— Struct Typedef: annealing_multibest_workspace_t

Holds all the data required to run a multi–best simulated annealing algorithm. It must be allocated and freed by the user code. Public fields:

size_t number_of_iterations_at_fixed_temperature
self explaining;
size_t max_number_of_best_configurations
maximum number of best configurations to register;
size_t best_configurations_count
number of best configurations currently registered; at the beginning of the search this field is set to 1, to account that the start configuration is registered as best so far;
void * max_step_value
pointer to the value used to limit the “distance” between new configurations and the current configuration; it can reference any type of value, it is accessed only by the user supplied functions;
double minimum_acceptance_distance
when evaluating a new promising configuration: the vector of better configurations is split in two: better than the promising, worse than the promising; the promising configuration is accepted if its distance from the better configurations is greater than this value;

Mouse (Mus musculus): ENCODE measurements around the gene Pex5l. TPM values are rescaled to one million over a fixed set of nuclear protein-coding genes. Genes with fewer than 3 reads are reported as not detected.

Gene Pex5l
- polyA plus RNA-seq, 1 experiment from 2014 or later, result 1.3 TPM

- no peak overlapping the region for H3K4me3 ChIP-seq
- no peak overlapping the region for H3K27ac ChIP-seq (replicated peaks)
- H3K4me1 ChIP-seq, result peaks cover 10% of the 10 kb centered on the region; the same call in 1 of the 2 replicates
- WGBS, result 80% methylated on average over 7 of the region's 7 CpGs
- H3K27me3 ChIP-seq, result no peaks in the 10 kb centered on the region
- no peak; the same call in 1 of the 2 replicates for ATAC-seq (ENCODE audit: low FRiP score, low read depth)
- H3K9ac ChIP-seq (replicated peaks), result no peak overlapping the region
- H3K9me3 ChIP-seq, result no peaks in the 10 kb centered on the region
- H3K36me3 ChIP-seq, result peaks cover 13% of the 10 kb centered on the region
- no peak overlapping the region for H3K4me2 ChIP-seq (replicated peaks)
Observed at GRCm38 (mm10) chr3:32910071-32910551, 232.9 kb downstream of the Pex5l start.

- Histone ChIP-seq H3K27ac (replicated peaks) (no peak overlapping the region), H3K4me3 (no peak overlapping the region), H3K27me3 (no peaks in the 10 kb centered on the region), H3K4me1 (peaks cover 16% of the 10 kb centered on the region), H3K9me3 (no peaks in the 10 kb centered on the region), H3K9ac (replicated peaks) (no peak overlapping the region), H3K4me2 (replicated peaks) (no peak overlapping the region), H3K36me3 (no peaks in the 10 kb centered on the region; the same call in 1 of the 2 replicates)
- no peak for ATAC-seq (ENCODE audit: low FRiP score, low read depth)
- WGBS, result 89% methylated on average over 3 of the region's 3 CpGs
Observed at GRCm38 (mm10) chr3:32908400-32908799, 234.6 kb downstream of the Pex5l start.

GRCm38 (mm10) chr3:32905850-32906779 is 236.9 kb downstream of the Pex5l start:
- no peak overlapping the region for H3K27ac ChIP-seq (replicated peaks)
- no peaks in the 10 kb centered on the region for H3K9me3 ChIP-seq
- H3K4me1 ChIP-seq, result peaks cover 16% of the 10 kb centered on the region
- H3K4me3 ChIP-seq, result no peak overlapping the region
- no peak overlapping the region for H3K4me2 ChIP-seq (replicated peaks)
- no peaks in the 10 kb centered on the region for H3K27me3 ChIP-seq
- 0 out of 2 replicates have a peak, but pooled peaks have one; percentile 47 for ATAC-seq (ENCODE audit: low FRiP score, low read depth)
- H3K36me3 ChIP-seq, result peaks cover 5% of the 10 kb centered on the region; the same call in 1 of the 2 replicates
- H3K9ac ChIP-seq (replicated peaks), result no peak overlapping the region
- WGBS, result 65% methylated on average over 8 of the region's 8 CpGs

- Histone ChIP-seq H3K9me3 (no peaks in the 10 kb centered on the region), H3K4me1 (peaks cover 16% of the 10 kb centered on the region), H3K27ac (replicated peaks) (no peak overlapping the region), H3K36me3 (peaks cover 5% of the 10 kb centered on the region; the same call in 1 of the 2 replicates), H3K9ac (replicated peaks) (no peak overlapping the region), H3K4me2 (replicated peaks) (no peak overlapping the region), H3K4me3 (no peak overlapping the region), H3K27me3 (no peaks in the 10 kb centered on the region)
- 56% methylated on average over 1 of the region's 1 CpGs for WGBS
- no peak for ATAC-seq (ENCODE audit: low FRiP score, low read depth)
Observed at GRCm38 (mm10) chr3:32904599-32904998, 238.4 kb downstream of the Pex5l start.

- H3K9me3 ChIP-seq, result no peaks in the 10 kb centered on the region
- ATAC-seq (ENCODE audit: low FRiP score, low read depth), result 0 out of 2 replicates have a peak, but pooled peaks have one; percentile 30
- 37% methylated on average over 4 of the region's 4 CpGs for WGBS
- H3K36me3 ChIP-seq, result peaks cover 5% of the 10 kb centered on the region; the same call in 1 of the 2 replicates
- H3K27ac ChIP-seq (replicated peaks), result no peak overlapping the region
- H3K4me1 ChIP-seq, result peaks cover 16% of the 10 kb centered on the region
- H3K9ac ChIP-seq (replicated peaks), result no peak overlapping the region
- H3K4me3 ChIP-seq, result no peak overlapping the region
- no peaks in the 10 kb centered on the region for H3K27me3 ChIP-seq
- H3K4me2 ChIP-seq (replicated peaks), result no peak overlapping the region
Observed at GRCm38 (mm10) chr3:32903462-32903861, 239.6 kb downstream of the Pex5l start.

double boltzmann_constant
the constant used in the energy computation; it must be positive; when tuning the parameters for a search a good start value is 1.0;
double temperature
the initial value for the temperature;
double minimum_temperature
the minimum value for the temperature: when the value in the field temperature drops below this level the outer loop stops;
double damping_factor
the coefficient used to cool the temperature; it must be a number slightly above 1.0;
annealing_configuration_t current_configuration
holds the current configuration value; its data field must be initialised with a pointer to the start configuration;
annealing_configuration_t new_configuration